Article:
Based on the title you might think I'm spreading the "manure" today, but on the contrary, what I'm about to share with you is very serious and potentially fortunate.
First, some reasons why a Dow (DJIA) 14,000, which would correlate to an S&P 500 of approximately 1,451 is not only feasible, but quite probable.
Keeping an Eye on the VIX
The VIX (or Volatility Index) is close to signaling a bullish breakout. On Friday, December 2nd it closed at 27.52. It would be more encouraging to see it below 25, but it's close enough to reflecting a better mood for the markets in the months ahead. What many of us "independent" analysts would like to see, and what you need to keep your eyes on, is when that number closes below 25 and stays there for a few days. If that happens (and it hasn't for months), it will be a fairly strong sign we're in rally mode once again and the recent 7% rally is more than just a seasonal head fake.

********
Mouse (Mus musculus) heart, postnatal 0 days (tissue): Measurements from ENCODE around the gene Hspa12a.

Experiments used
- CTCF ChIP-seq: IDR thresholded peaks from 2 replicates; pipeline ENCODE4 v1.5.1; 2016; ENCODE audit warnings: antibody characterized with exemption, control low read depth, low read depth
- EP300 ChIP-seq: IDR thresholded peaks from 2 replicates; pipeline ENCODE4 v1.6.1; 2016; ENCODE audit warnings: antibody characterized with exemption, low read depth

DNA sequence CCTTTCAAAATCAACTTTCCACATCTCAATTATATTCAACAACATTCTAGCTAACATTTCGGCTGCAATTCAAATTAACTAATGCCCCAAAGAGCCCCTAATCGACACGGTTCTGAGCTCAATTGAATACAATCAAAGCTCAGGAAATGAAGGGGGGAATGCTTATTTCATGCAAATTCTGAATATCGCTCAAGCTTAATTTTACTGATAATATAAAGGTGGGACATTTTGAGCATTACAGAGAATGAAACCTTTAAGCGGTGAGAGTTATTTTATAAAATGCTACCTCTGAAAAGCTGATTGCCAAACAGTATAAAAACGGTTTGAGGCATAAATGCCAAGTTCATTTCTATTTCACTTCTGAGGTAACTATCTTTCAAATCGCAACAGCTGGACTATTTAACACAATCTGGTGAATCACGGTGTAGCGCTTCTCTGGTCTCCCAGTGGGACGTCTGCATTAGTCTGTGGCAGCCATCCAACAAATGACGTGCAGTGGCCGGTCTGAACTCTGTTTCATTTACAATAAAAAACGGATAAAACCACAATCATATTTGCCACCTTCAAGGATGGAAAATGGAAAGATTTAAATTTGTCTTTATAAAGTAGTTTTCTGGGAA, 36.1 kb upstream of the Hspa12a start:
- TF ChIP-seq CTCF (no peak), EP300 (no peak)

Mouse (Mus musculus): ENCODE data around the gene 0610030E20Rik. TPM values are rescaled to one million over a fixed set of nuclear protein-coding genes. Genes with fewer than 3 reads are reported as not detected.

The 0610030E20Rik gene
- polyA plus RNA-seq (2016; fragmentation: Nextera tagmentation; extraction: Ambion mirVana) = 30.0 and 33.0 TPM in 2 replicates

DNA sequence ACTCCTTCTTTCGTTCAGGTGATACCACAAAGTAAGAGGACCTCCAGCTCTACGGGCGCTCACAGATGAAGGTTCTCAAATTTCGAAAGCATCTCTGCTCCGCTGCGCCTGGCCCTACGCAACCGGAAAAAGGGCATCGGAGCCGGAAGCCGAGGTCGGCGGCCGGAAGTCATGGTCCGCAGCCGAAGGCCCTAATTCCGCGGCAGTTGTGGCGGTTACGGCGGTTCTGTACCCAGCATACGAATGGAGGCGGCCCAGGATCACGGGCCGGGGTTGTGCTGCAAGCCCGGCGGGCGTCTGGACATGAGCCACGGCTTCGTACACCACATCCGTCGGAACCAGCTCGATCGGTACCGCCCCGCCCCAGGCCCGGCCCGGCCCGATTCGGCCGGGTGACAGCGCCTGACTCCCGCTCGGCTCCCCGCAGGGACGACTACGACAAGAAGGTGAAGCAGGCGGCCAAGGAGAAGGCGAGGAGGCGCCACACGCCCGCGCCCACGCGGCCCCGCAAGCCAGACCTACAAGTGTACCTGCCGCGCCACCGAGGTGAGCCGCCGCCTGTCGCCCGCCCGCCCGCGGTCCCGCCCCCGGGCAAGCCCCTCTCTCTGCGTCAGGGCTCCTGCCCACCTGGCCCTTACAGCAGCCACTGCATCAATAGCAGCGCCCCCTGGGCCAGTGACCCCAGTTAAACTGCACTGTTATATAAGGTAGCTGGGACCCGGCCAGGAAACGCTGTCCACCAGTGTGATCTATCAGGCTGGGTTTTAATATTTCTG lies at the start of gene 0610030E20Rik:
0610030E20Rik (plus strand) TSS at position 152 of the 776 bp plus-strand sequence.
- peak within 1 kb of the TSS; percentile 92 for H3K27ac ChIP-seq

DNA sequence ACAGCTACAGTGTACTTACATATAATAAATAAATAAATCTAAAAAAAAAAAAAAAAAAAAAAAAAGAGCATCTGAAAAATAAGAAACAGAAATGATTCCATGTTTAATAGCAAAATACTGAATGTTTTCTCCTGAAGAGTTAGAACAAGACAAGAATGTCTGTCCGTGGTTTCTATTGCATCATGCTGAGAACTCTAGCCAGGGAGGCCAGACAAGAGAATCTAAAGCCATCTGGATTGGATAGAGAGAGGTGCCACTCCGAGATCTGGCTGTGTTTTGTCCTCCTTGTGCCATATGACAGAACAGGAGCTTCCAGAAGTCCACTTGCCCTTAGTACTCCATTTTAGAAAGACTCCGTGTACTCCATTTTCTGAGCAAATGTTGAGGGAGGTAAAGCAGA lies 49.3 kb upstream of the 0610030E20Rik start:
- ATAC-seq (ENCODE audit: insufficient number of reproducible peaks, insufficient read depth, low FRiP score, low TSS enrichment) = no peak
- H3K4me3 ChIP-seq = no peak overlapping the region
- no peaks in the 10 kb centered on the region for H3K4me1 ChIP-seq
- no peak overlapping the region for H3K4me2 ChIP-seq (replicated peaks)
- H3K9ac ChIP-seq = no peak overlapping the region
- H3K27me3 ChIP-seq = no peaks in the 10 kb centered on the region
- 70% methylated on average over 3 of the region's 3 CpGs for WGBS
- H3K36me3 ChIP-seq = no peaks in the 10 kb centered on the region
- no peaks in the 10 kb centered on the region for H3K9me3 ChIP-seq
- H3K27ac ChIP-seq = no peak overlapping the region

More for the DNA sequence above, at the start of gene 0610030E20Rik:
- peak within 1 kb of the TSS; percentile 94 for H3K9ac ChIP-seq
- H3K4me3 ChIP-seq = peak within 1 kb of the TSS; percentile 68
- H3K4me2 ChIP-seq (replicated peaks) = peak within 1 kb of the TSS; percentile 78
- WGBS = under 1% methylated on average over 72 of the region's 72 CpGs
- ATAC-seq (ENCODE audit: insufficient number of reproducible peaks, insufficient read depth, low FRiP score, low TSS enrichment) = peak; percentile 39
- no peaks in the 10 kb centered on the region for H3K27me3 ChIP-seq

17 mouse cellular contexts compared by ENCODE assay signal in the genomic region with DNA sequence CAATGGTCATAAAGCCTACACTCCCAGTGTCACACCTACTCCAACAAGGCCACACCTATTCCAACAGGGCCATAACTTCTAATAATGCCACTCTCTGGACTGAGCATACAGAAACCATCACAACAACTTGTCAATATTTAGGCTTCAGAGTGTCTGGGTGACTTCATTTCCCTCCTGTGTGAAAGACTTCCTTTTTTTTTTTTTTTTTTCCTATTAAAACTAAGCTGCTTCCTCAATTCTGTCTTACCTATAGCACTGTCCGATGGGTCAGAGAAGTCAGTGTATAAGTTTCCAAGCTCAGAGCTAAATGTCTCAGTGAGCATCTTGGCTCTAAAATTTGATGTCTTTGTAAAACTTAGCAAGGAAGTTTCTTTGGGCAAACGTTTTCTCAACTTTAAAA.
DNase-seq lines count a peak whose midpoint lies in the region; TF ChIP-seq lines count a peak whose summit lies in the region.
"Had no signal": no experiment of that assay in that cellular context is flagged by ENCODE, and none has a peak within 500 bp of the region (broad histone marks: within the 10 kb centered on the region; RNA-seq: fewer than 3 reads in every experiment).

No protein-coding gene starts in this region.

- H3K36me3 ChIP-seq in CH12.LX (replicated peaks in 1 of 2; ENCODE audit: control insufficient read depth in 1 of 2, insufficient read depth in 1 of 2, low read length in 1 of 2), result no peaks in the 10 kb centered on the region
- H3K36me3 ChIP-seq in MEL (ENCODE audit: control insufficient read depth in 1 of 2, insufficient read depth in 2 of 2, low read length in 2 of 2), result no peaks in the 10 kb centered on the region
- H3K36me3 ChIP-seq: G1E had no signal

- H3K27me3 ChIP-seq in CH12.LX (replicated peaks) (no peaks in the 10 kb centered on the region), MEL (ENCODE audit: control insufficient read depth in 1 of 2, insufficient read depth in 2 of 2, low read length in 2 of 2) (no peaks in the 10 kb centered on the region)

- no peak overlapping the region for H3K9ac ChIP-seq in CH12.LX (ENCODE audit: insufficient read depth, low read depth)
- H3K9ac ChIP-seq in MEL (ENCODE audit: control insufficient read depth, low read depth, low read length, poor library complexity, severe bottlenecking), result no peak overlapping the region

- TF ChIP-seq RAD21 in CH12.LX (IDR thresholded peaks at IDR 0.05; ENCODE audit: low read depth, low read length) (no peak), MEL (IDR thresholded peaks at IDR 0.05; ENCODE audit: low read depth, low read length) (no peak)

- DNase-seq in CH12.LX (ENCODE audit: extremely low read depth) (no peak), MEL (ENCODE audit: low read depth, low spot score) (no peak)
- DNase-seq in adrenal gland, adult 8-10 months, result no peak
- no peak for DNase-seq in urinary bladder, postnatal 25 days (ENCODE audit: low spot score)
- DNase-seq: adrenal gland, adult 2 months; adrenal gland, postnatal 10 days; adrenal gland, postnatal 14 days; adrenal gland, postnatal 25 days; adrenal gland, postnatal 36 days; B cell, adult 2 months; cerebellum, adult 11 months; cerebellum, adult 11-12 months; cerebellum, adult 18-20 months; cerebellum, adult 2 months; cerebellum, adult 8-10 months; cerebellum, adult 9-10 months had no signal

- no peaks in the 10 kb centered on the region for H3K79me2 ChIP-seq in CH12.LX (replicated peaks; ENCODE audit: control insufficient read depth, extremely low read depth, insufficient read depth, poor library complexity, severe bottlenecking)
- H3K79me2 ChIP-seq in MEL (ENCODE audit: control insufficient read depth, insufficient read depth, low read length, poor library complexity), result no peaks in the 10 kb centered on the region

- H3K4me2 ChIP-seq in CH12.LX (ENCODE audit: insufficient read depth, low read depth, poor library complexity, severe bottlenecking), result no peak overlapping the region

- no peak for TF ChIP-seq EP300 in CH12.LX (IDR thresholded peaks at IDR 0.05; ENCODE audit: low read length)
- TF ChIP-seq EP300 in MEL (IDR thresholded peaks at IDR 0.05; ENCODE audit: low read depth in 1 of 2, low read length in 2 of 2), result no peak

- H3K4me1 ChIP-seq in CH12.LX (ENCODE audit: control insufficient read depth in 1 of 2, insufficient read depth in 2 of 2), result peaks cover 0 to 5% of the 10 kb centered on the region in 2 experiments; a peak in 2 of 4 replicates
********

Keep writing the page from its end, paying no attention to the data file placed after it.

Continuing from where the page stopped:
In any event, there's no denying that volatility has returned. Below is a chart showing the two-month average weekly percentage move of the SPX, whether up or down. By this measure, volatility is higher now than at any other time since the 2008 market crash.
click to enlarge
Chart Compliments of Schaeffer's Research
You can see that after the earth-shaking financial crisis in the U.S. in 2008, in the final months of the year following, the VIX spiked big-time. Then in December 2008 and January 2009 it settled down only to spike again in February and March 2009.
Are There Different Financial Factors at Work Right Now?
The BIG DIFFERENCE this time (here-and-now) is that there is a gigantic international move to pump trillions of dollars and massive liquidity into the financial markets.
By the time the Federal Reserve in the U.S., the European Central Bank, China, Russia and the Bank of Japan finish their harmonious mega-bailout, we may see the biggest worldwide stimulation of the equity markets in history. If that happens, and the central banks of the wealthiest nations appear to desperately want it to happen, the stock markets will sky-rocket quickly and powerfully.